Researchers study promising solar cell materials — with laser focus
Perovskites, once on the fringes of solar cell research, have fast become the "it" materials for advancing solar power.
The golden ticket for successful solar cell technology is efficiency: the amount of sunlight a solar cell can convert to electricity. With perovskites—a particular type of crystal-structured materials—scientists have been able make solar cells with efficiencies of 22 per cent, up from about 3 per cent in just a few years. That kind of surge in efficiency is unlike any other material in the history of solar cell technology. That perovskites are poised to be low cost and easy to integrate into infrastructure makes them a game changer for the future of clean energy.
Excitement around organometal halide perovskite, the kind used in solar cells, is hard to miss among those in the field. But fundamental understanding of this mysterious material—and why it works so well—is limited.
Today, Scientific Reports published a study from Dal physicists that examines this perovskite, how it behaves when it absorbs light, and a special kind of energy that's central to its efficiency.
"We've used a technique that hasn't been applied to these materials before," says Kimberley Hall, lead author of the study and Canada Research Chair in Ultrafast Science.
Ultrafast lasers and spectroscopy
Drs. Hall and colleague Ian Hill, with their team of graduate students from the Department of Physics and Atmospheric Science, used four wave mixing spectroscopy to study organometal halide perovskite. This technique, together with the application of ultrafast laser technology, allowed the team to observe what happens within a few femtoseconds—one quadrillionth of a second—after light is absorbed into the material.
The team was particularly interested in particles called excitons: electrons in an excited but bound state, as if "stuck" in an atom. But electrons have to be able to flow freely in a material to create a current that can be harvested for electricity. In perovskites, the bound electrons are eventually knocked free, allowing the electrical current necessary for a functioning solar cell.
"How hard it is to rip this electron away is a very important quantity and characteristic of a solar cell," says Dr. Hall (left). "Unless you can break this thing apart with a pretty small amount of energy, you can't make current."
The energy responsible for freeing an electron is called the "exciton binding energy." Previous attempts to measure it have ended in contradicting results. Perovskites are very easy to make, which is why they are low in cost, but they also have a lot of defects within their chemical makeup. These defects make it difficult to accurately measure a variety of material properties, including the binding energy.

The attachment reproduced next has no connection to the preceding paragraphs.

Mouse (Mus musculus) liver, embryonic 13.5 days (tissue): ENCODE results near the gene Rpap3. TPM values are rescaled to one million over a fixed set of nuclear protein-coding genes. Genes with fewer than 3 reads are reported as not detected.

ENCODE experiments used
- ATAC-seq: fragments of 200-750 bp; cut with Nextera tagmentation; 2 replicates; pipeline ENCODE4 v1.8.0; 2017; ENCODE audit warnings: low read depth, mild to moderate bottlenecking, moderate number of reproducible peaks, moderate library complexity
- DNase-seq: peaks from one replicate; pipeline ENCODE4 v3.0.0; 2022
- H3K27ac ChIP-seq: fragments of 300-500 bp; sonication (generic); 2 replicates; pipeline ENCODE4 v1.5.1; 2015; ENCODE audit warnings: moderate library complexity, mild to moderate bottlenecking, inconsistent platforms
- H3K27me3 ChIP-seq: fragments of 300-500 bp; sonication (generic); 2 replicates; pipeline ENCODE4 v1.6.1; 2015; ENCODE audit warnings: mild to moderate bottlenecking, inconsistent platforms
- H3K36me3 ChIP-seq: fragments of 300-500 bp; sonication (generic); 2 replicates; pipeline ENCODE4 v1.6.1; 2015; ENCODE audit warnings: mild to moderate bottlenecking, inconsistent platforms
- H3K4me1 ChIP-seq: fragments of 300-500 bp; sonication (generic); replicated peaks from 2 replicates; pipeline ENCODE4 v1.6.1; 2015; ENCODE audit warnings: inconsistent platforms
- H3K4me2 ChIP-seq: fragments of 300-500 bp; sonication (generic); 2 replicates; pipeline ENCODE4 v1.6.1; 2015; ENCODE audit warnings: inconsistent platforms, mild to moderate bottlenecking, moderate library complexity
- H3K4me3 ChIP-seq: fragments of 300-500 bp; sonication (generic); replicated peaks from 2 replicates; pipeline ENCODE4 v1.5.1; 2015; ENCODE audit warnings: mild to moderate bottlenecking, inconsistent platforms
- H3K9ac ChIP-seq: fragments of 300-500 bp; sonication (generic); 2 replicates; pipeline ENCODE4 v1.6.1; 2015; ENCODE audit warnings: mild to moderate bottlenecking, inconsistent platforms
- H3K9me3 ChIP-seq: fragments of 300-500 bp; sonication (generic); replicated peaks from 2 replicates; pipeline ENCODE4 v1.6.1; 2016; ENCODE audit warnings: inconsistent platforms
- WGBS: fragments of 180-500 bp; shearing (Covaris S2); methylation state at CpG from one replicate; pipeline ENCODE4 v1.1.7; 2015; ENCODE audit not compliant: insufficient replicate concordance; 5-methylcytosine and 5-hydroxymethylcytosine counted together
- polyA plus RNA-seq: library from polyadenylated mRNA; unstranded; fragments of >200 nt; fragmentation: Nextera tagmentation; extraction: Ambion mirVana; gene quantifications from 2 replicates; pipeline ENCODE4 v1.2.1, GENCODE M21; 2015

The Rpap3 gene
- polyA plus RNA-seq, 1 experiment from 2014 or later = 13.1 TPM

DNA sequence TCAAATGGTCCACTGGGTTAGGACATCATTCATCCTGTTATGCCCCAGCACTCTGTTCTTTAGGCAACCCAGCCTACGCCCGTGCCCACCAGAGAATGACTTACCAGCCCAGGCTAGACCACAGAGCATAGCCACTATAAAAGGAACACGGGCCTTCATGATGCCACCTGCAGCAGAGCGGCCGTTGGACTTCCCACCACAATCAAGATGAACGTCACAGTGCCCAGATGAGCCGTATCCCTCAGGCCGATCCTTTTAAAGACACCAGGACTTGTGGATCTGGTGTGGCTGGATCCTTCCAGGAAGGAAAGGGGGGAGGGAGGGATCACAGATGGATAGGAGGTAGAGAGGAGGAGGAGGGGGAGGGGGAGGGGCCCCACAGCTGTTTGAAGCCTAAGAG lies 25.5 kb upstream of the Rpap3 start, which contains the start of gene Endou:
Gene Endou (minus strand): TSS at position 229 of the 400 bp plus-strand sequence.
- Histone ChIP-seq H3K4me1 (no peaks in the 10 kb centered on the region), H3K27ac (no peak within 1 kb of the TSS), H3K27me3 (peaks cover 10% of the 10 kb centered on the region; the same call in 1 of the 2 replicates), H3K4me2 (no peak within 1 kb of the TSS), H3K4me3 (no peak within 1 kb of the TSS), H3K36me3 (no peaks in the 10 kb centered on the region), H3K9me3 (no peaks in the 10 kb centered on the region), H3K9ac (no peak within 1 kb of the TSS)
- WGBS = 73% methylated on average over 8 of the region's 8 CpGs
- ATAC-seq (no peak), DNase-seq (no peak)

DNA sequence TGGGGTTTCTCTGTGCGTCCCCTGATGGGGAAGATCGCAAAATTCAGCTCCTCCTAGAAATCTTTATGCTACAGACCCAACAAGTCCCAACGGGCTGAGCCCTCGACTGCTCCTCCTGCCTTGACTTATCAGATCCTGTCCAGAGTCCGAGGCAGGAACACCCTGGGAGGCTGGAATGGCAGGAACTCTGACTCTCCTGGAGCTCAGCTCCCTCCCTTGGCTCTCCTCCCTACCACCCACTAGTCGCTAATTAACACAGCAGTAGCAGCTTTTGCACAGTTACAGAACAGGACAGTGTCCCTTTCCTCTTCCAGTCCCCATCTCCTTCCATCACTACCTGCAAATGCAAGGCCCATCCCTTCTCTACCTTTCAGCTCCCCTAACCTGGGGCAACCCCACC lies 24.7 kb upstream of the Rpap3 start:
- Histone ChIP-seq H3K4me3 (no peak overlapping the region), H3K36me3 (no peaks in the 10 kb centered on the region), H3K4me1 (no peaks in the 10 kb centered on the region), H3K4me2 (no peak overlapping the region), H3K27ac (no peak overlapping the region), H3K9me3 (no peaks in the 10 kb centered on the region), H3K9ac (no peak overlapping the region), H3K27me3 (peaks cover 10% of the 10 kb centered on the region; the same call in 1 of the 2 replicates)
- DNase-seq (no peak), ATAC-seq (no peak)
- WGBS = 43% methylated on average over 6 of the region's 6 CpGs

Using their ultrafast lasers, the Dal research team was able to sift through the mess and differentiate defect-bound excitons from others. They've provided the clearest picture of exciton binding energy within perovskites to date.
Despite the defects, perovskite efficiency is still remarkable. Dr. Hill and Dr. Hall note the current industry standard silicon solar cell would never work as well with that many defects.
A key contribution to the field
The study, says Dr. Hill, clarifies the current body of literature examining perovskites.
"We're able to not only get a more accurate measurement, but to understand more about why there were these discrepancies in the literature," says Dr. Hill, physics professor and associate vice-president research at Dal.
Solar cell researchers will continue to explore this superstar material, and knowing the value of exciton binding energy will help them improve its design even further.
"Why do they work so well with these defects? Can we make other materials that would work similarly?" asks Dr. Hill. "To do that, we have to first understand how the charges behave and that's why this work is so fundamental."
Possible applications could see perovskites combined with silicon solar cells to create the highest efficiencies yet—higher than any one material is capable of on its own. Doing so would be developing what's called a multi-junction solar cell. (It's possible to make these solely with traditional materials, but they're so expensive that their use is limited to high-end satellites.)
In the meantime, Sam March and Charlotte Clegg, PhD students with Dr. Hall and Dr. Hill respectively, are in the process of starting up Rayleigh Solar Tech. It's a Canadian company based in Nova Scotia that aims to address the remaining barriers of large-scale perovskite solar cell production to boost the up-and-coming technology. Jon-Paul Sun, another PhD student not involved in this study, is also a co-founder.
"We realized that we have a unique opportunity to help bring this potentially revolutionary technology to market," says March.
This new research and spin-off company bring us a few steps closer to a future of more affordable solar power generation throughout the world.